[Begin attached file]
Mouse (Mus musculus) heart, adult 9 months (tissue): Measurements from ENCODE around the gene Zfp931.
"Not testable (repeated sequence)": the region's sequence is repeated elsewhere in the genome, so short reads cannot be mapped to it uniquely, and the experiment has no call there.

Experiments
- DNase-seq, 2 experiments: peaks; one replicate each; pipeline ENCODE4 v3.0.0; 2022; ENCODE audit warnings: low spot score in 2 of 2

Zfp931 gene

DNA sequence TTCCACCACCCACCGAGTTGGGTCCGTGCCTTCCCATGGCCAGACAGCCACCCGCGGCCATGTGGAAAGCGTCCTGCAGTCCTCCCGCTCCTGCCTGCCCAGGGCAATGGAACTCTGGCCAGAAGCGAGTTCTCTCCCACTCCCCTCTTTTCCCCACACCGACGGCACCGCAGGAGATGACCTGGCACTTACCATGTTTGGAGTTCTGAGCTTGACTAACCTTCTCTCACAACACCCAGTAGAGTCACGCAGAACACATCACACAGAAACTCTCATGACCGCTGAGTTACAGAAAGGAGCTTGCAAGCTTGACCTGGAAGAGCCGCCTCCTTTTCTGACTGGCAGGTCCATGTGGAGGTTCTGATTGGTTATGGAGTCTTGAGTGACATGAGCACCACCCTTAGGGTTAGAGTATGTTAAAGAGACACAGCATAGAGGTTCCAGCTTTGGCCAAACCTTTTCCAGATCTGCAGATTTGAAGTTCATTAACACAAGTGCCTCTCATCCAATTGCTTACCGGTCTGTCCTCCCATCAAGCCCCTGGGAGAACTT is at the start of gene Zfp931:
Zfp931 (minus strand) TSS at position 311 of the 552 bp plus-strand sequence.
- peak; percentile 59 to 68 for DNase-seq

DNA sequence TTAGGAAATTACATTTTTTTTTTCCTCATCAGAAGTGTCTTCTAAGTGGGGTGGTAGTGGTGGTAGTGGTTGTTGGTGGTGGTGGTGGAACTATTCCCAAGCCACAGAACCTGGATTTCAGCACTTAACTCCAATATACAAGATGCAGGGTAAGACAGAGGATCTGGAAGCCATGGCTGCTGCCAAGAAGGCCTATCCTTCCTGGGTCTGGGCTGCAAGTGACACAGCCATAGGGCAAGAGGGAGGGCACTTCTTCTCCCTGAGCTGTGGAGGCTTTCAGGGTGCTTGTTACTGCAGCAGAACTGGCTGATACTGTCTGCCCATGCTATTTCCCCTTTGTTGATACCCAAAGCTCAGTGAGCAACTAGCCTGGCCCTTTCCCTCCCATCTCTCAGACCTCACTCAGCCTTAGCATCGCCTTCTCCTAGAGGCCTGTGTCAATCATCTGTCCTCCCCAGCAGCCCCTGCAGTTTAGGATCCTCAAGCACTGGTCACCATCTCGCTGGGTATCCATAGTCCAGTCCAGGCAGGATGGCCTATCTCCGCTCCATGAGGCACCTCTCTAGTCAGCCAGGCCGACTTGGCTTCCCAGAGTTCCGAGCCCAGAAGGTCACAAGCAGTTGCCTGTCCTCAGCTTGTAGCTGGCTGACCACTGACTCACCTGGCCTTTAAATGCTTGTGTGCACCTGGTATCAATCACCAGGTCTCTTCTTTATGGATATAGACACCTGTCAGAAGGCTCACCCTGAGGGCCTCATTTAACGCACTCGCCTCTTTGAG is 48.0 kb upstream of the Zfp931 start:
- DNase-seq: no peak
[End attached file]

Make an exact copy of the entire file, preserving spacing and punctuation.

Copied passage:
Mouse (Mus musculus) heart, adult 9 months (tissue): Measurements from ENCODE around the gene Zfp931.
"Not testable (repeated sequence)": the region's sequence is repeated elsewhere in the genome, so short reads cannot be mapped to it uniquely, and the experiment has no call there.

Experiments
- DNase-seq, 2 experiments: peaks; one replicate each; pipeline ENCODE4 v3.0.0; 2022; ENCODE audit warnings: low spot score in 2 of 2

Zfp931 gene

DNA sequence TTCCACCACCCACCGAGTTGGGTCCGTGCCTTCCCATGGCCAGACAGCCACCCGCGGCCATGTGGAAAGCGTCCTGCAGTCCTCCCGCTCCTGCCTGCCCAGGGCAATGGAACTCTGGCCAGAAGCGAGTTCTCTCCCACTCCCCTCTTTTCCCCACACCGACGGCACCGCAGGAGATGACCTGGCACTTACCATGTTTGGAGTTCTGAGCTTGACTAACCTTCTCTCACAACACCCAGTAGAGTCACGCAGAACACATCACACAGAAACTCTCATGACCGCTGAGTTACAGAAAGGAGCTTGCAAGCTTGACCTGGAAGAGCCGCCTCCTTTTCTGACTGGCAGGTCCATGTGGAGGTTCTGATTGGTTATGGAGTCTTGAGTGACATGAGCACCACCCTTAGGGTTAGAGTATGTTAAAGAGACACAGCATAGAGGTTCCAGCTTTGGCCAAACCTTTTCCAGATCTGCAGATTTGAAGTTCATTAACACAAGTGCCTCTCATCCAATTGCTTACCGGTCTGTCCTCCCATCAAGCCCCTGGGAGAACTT is at the start of gene Zfp931:
Zfp931 (minus strand) TSS at position 311 of the 552 bp plus-strand sequence.
- peak; percentile 59 to 68 for DNase-seq

DNA sequence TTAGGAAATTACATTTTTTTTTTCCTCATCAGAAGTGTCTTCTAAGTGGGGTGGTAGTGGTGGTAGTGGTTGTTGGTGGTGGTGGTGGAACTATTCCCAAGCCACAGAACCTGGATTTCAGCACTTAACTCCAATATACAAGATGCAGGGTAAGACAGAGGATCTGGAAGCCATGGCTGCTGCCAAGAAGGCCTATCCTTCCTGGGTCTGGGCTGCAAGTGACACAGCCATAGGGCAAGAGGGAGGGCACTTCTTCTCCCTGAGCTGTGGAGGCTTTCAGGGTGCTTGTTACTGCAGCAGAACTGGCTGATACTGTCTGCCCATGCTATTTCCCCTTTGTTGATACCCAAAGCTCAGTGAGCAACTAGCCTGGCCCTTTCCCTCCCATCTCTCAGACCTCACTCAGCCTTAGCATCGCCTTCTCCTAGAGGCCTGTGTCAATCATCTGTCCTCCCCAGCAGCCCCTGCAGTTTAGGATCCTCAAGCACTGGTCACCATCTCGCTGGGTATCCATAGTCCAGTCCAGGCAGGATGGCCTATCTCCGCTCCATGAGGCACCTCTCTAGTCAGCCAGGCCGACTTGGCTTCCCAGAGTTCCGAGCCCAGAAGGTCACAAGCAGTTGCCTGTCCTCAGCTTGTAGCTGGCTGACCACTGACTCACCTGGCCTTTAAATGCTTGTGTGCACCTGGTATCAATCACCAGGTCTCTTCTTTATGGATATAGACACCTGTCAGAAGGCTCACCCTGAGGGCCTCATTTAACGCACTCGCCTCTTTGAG is 48.0 kb upstream of the Zfp931 start:
- DNase-seq: no peak